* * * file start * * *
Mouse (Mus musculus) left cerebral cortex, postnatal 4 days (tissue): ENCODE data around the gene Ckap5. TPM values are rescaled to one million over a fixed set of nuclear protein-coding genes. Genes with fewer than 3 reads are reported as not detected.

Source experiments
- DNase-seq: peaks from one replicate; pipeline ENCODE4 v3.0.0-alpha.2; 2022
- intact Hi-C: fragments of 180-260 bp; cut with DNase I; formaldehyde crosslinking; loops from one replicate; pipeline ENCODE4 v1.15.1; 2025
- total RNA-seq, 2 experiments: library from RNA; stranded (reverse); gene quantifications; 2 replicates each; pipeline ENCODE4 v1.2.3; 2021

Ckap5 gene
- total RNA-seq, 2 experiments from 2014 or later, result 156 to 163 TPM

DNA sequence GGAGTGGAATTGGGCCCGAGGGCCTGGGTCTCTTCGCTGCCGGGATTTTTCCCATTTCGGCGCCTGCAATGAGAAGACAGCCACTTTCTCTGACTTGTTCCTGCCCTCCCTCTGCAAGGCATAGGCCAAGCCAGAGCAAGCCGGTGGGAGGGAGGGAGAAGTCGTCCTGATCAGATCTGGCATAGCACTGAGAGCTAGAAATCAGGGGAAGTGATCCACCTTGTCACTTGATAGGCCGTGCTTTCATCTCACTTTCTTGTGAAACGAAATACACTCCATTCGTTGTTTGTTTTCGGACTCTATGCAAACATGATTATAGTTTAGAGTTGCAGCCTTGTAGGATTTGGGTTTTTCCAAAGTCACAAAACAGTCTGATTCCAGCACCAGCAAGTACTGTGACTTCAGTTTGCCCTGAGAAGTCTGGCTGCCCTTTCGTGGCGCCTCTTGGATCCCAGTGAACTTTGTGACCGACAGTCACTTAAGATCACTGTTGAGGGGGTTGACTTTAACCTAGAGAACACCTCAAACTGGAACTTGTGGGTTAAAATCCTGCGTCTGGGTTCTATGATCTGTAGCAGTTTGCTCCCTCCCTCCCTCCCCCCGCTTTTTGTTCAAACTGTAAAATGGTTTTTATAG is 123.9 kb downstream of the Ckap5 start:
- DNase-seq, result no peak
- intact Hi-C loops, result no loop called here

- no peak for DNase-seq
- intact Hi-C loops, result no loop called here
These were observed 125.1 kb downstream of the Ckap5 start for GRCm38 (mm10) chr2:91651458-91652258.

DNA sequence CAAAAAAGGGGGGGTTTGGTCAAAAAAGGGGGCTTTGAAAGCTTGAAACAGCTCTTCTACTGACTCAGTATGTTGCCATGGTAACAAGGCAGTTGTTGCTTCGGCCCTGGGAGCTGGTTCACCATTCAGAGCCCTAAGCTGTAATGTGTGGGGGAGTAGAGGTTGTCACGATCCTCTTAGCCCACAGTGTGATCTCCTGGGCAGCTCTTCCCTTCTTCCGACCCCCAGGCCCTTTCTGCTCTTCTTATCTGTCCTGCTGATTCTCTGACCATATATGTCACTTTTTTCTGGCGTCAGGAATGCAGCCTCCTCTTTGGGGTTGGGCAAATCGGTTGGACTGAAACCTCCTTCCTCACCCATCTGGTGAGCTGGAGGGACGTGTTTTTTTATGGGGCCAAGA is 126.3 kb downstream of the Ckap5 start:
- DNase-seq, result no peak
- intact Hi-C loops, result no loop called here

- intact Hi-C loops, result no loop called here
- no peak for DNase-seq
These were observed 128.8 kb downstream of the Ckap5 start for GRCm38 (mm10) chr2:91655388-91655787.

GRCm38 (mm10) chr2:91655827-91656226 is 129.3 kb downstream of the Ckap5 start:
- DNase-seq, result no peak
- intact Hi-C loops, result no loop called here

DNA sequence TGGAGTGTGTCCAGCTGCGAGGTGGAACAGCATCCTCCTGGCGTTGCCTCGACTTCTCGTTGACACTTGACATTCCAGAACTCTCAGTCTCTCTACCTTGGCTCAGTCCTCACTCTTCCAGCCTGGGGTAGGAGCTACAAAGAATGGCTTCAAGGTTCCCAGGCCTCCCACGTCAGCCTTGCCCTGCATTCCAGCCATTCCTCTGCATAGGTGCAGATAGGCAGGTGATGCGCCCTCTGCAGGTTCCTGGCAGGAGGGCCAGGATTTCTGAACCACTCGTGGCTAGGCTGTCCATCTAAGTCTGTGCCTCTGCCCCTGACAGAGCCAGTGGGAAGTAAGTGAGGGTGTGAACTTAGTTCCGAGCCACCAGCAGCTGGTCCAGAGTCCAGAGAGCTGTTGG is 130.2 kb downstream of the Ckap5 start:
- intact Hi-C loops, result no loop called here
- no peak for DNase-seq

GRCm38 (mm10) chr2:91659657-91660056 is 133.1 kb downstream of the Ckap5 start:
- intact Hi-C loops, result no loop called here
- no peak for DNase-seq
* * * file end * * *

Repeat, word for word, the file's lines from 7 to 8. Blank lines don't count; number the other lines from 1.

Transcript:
- total RNA-seq, 2 experiments from 2014 or later, result 156 to 163 TPM

DNA sequence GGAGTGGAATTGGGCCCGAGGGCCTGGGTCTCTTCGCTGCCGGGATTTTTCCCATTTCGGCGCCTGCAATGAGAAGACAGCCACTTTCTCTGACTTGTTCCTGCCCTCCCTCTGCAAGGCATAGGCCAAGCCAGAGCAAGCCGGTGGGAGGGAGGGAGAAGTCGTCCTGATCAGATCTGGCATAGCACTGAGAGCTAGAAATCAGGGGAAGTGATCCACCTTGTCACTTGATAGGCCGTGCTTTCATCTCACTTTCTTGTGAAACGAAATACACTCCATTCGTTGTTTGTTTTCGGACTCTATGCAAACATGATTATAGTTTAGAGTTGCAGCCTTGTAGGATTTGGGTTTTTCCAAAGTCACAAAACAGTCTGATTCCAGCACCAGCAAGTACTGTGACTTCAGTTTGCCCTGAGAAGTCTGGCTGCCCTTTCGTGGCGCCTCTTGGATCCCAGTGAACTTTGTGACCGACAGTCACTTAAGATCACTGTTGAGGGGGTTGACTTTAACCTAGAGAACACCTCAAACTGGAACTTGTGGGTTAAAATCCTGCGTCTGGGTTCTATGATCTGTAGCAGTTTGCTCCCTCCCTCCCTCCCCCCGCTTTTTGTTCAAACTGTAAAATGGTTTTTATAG is 123.9 kb downstream of the Ckap5 start: